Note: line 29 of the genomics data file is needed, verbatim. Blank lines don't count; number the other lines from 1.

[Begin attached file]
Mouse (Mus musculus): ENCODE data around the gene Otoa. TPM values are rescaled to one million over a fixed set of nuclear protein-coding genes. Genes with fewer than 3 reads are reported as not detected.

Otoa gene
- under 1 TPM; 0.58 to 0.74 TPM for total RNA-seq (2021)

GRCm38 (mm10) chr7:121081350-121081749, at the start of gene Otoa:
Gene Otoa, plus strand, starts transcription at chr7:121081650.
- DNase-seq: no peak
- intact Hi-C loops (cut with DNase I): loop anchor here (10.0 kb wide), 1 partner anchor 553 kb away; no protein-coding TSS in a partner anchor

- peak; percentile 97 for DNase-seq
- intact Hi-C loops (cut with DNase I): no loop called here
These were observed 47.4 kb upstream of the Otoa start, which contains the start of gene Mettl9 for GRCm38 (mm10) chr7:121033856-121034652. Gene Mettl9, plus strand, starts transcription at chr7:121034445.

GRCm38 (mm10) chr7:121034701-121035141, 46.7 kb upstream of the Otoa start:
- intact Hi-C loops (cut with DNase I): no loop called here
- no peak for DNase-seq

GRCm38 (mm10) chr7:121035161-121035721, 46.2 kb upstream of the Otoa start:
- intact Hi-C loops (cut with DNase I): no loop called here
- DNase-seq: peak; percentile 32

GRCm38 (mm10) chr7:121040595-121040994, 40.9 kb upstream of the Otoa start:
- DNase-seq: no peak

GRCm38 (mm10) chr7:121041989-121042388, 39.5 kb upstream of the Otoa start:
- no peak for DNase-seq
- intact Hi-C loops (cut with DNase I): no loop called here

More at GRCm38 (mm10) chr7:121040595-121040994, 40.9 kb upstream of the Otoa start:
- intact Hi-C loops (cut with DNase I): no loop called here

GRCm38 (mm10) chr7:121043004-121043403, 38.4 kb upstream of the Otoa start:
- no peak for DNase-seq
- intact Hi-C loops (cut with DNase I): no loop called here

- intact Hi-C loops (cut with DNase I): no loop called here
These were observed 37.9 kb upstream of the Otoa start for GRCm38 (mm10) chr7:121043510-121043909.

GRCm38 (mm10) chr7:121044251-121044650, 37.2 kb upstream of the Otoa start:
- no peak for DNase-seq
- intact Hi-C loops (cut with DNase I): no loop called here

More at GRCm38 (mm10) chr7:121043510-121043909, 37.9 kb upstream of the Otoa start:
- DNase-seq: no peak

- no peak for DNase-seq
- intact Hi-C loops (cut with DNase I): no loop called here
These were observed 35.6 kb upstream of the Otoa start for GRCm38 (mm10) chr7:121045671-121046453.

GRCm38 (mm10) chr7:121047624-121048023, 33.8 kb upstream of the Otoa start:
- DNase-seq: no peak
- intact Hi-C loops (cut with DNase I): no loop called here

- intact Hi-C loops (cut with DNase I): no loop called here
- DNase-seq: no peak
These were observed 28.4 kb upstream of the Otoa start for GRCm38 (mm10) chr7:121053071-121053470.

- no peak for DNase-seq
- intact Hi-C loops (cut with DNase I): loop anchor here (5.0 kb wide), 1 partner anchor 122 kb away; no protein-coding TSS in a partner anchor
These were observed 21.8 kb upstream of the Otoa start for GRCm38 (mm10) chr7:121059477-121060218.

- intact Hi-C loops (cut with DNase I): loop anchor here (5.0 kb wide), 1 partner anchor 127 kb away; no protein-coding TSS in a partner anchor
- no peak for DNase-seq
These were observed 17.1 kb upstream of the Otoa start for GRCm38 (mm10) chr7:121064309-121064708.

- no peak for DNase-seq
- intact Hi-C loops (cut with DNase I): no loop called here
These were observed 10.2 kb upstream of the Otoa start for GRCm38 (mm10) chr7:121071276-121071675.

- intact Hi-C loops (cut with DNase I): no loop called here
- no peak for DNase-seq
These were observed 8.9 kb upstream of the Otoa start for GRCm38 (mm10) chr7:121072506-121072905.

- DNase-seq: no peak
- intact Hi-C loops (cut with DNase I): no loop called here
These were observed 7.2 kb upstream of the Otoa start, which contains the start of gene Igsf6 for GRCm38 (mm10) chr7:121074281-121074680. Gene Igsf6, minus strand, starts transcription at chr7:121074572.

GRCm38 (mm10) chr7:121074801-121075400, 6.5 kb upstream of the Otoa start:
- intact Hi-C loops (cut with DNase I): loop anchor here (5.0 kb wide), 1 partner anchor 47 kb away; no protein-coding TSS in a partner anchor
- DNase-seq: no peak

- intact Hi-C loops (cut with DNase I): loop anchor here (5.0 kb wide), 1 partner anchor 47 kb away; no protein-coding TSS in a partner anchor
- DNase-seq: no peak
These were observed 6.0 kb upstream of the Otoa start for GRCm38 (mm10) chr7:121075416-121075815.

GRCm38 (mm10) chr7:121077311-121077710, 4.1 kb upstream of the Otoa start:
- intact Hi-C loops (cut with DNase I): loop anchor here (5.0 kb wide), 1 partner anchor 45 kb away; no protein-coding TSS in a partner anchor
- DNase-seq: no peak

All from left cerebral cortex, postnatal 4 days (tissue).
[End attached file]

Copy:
GRCm38 (mm10) chr7:121044251-121044650, 37.2 kb upstream of the Otoa start: